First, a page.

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A friend of mine is keen on taking the glory (or adverse publicity!) when something goes wrong on a job he's working on and he likes to give it his name, e.g., "this is turning into a right Simpson of a job […]."

So I suppose my question is two fold:

  • What do you call it when somebody does this?
  • What is the grammatical description for the name when used in this context?
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In other words, the question is about using a proper name instead of an adjective, as saying "you are an Alfred," instead of "you are an ingenuous." (The example is abstract; nobody says "Alfred" to mean an ingenous person.) –  kiamlaluno Jun 29 '11 at 16:45
    
This is a Charlie Brown of a business –  Thursagen Jun 29 '11 at 22:39
    
Several Mickey Mouse banks were based in Iceland. –  FumbleFingers Jan 6 '12 at 1:51

1 Answer 1

The term for this concept is eponym. From TheFreeDictionary:

ep·o·nym (p-nm) n.
1. A word or name derived from the name of a person. The words atlas, bowdlerize, and Turing machine are eponyms.
2. A person whose name is or is thought to be the source of the name of something.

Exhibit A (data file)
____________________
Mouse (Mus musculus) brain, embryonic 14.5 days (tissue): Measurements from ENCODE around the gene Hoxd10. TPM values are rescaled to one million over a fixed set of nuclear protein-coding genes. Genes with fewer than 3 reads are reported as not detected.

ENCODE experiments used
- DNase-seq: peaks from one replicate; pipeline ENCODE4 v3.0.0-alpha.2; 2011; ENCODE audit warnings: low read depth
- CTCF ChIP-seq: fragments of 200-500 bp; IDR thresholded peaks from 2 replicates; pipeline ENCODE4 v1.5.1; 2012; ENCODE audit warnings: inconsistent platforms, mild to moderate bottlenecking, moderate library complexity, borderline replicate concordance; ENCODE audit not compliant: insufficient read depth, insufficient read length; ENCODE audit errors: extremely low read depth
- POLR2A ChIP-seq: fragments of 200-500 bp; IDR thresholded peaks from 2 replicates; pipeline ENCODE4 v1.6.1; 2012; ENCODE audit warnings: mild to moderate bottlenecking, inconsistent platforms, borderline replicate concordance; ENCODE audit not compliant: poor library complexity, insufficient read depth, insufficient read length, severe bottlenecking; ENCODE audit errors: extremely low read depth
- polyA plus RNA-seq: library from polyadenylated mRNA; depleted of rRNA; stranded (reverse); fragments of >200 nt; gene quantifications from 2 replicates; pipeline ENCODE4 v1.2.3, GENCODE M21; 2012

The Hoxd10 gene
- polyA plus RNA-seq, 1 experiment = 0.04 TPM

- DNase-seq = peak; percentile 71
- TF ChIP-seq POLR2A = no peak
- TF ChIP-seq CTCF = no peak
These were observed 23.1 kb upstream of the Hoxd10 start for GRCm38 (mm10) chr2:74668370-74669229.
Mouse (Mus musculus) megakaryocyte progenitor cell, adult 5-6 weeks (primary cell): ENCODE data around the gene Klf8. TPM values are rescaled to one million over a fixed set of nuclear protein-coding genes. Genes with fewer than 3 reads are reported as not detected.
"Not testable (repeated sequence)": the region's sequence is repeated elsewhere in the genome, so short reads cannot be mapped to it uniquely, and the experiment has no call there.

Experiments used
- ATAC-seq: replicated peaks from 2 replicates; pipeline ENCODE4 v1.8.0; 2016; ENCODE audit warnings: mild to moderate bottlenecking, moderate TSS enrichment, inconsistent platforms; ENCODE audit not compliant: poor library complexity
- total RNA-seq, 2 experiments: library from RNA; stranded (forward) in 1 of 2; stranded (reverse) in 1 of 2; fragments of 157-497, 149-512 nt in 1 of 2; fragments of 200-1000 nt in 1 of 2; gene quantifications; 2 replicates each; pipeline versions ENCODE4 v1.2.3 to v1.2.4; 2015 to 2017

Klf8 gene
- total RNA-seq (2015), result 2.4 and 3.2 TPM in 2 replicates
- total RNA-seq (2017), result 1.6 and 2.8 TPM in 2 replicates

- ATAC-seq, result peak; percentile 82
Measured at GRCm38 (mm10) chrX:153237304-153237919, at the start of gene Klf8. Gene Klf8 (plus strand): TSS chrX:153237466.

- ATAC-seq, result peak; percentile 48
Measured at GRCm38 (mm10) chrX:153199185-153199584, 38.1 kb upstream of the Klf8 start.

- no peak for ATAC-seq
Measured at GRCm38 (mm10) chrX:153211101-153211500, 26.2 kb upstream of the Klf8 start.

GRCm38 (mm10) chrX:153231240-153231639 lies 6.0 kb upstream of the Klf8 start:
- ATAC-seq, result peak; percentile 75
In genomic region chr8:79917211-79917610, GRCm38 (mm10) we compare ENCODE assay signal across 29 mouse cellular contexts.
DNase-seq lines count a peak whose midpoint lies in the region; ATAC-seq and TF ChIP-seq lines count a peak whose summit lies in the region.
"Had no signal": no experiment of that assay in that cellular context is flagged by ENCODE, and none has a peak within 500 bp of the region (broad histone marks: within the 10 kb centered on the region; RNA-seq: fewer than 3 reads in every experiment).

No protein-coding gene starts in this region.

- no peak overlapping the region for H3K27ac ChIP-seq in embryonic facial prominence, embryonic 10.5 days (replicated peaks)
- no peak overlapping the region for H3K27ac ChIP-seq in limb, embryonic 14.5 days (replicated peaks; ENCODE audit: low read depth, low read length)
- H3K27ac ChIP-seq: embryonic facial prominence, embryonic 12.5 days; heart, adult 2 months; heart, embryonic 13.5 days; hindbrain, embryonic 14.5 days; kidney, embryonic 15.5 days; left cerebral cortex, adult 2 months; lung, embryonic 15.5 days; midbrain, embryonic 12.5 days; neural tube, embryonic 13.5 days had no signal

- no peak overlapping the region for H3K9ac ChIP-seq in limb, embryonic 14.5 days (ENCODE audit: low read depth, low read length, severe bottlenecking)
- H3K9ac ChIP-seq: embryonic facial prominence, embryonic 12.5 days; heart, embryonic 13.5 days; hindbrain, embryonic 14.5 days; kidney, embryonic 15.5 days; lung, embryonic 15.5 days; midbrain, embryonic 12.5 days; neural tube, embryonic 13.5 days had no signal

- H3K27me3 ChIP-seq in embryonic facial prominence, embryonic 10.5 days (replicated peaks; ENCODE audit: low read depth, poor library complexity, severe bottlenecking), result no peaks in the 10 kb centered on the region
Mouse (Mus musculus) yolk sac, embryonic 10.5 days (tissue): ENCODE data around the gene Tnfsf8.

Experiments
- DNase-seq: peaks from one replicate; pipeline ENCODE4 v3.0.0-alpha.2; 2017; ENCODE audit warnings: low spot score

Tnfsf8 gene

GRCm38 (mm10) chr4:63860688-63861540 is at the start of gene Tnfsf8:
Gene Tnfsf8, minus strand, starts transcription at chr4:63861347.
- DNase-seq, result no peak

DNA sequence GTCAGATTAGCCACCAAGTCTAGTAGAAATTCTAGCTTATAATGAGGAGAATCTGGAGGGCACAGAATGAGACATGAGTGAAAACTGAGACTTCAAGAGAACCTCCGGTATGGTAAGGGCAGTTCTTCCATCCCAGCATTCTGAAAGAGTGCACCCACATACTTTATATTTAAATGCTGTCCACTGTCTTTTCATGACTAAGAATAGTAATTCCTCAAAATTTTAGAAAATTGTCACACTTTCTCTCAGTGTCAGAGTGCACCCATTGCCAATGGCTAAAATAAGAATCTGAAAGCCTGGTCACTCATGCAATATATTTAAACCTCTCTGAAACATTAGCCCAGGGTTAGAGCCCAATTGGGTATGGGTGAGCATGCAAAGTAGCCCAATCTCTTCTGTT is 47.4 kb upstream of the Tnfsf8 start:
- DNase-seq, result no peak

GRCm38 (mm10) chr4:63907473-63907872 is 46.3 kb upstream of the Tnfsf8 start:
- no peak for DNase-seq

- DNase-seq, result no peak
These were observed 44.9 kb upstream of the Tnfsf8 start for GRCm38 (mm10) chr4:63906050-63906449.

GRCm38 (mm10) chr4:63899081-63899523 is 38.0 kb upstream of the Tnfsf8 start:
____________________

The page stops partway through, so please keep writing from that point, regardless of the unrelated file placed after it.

I don't know if there's a verb that describes this process. Probably "making an eponym" would be the closest.

Edit: @JSBangs deftly suggests eponymize in the comments below, and that sounds good to me.

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By analogy with other words formed with -nym, the verb should probably be eponymize. –  JSBձոգչ Jun 29 '11 at 14:42
    
@JSBangs: Good thought. –  Robusto Jun 29 '11 at 14:43
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Possibly. He's not directly 'naming' anything though, it's more of a phrase...he's saying something like "doing a Lord Lucan" to describe disappearing. –  Michelle Jun 29 '11 at 14:50
    
There's a whopping big list of 'em over at Wikipedia. –  Hugo Nov 1 '11 at 20:13
    
Here are at least a couple of dozen instances of eponymised, though I must admit several suggest confusion with epitomised –  FumbleFingers Jan 6 '12 at 1:47

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